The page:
ooVoo Wants to be Your Video Social Network

ScreenshotIt’s not like there is any shortage of social networks these days. Still, that doesn’t keep new ones from popping up and hoping to attract a critical mass of users. One of the latest to cross our radar is ooVoo, which pitches itself as “Free Video Conferencing and Video Messaging.” As you can no doubt guess, their hook is easy video integration with their services.

After a simple installation (Windows only at the moment, though Mac is promised soon and they don’t rule out Linux in the future), you end up with what looks like another instant messenger window running in the corner of the screen, which minimizes as expected to the tray. It didn’t have any trouble detecting the random USB webcam and headset I had laying around, but they also have a store that will sell you ones that are known to work well with ooVoo.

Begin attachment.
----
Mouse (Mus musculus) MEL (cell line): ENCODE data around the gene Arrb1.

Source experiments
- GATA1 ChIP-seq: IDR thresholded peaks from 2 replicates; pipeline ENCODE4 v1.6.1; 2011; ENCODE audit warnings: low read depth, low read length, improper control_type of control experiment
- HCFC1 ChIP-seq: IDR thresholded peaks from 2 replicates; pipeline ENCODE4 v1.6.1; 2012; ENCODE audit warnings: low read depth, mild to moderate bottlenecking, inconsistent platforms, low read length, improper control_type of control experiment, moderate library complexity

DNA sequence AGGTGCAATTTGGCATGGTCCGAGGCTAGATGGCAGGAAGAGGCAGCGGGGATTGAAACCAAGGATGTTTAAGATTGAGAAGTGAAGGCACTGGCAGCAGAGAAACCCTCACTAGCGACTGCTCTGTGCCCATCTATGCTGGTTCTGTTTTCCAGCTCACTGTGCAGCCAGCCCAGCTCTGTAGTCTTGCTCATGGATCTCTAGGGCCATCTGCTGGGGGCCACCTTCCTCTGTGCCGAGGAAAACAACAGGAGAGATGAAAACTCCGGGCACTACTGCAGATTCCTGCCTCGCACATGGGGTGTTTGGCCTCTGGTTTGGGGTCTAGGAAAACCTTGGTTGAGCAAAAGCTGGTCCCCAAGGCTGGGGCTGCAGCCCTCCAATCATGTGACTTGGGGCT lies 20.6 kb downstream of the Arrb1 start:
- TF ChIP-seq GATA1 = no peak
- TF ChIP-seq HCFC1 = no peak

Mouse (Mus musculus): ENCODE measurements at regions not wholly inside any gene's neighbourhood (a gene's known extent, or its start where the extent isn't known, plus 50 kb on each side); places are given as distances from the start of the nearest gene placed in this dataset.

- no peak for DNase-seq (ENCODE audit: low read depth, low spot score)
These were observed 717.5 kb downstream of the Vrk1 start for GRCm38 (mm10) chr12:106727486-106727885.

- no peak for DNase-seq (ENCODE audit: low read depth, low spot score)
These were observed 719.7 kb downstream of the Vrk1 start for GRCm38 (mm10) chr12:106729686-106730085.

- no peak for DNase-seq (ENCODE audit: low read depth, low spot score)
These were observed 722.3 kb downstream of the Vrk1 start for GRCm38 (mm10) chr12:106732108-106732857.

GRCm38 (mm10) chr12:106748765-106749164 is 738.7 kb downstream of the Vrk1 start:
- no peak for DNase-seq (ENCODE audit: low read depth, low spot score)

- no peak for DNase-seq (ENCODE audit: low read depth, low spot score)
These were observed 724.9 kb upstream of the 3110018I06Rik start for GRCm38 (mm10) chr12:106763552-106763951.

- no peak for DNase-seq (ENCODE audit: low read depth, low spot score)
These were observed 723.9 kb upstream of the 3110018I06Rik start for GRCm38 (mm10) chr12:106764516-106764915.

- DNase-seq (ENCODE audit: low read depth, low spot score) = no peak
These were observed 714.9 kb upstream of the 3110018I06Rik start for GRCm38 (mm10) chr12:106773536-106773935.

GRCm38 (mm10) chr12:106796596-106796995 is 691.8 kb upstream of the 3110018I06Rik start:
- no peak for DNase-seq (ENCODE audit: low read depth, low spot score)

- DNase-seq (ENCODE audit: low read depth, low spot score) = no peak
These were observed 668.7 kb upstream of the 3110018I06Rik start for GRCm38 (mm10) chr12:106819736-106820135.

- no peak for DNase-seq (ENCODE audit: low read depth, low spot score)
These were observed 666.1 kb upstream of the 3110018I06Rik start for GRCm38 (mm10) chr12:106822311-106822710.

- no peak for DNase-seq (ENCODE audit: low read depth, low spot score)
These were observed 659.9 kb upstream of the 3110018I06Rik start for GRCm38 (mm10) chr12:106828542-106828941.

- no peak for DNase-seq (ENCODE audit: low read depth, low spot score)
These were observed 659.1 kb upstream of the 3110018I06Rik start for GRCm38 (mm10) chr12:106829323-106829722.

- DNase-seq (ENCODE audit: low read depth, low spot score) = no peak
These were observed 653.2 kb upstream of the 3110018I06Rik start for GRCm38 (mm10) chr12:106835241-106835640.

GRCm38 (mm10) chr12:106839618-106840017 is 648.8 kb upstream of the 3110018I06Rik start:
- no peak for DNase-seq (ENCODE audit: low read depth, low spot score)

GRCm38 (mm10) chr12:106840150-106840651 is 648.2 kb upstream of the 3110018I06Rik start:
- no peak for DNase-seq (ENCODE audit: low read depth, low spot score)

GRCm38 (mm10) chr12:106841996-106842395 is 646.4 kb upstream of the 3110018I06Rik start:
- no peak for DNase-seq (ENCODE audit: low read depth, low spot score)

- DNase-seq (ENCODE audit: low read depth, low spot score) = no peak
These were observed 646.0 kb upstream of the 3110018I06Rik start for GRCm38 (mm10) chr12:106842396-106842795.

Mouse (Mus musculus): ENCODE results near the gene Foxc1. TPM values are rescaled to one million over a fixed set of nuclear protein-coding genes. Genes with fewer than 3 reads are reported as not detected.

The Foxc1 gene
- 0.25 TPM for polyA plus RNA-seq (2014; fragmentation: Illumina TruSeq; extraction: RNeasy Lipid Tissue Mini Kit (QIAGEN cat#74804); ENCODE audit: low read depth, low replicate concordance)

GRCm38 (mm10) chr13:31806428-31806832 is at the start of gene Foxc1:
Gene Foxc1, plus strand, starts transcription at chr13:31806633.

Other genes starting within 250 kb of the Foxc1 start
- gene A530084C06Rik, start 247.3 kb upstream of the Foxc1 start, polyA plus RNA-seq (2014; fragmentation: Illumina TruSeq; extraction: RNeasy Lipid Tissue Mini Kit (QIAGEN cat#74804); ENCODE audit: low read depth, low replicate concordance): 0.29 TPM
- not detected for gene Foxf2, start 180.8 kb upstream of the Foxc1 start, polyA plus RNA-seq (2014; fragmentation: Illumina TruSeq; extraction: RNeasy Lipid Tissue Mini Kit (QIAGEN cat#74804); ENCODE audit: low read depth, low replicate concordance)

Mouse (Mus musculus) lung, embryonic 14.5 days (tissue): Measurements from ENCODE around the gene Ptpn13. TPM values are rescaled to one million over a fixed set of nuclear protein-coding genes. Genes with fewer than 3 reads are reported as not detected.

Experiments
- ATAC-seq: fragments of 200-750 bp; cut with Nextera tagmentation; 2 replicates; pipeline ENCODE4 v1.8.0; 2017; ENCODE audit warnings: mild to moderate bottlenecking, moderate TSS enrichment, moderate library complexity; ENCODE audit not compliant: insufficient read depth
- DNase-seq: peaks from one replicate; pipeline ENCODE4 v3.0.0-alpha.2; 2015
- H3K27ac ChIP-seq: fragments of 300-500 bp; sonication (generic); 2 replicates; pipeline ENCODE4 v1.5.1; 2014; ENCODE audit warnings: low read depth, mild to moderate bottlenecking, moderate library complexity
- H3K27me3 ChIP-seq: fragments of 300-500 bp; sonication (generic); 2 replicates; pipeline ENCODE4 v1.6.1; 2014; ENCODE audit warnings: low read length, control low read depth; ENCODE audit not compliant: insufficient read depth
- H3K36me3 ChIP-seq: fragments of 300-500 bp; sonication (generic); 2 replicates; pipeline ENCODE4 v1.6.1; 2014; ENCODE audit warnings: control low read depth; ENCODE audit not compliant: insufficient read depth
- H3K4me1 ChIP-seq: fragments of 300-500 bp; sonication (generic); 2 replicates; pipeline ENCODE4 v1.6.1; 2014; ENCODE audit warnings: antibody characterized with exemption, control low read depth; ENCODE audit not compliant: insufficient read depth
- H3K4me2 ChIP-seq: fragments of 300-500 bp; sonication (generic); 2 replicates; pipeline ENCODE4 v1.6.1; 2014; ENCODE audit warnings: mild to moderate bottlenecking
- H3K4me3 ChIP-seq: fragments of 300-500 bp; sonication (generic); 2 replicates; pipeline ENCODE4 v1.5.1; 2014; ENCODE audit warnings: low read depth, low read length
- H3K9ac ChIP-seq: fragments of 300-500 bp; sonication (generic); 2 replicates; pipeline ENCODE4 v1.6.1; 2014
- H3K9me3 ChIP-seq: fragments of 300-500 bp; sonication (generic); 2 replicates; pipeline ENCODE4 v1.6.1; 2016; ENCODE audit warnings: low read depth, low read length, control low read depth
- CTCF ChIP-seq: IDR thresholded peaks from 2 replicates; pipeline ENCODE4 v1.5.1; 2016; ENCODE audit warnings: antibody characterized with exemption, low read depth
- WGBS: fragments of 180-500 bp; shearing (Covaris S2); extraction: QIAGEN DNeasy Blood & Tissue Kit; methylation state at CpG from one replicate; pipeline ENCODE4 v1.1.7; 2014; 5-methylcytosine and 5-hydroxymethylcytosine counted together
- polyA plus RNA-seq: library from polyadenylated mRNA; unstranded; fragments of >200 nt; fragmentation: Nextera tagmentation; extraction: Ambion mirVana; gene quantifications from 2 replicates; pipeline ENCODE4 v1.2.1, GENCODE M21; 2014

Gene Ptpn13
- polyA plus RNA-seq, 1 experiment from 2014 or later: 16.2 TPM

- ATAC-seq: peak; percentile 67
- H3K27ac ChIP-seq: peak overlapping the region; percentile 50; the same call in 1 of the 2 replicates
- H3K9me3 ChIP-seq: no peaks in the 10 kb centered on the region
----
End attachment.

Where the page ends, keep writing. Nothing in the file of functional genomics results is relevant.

So after you load it up, what can you do? ooVoo supports one-to-one video conversations, of course, with anyone on your contact list. You can even have contacts who don’t have webcams; they participate using audio only. But (assuming you’ve got a broadband connection) you can expand your video chats to include up to six participants at one time, making for instant ad-hoc videoconferencing.

You can also record and send video messages, even to recipients who are not ooVoo users. In a nice touch, they’ve leveraged their infrastructure for this to allow ooVoo to serve as a general file sending mechanism: up to 20 files at a time, each up to 25MB, which is nice if you’re stuck with email that throttles you down to unreasonably small attachment sizes. There are various other bells and whistles like click-to-call “ooVoo Me” links for your blog and importing contacts from your address book, but the video conferencing and video mail features are the clear core.

There are a batch of video services out there trying to get traction these days. What ooVoo has going for it is ease of installation and use, and mapping back on to the familiar IM metaphor. But with existing video IM clients (though without the group conferencing) on one side, and other video social networks like Utterz and Seesmic on the other, it may be tough to translate those advantages to leaping out of the pack.

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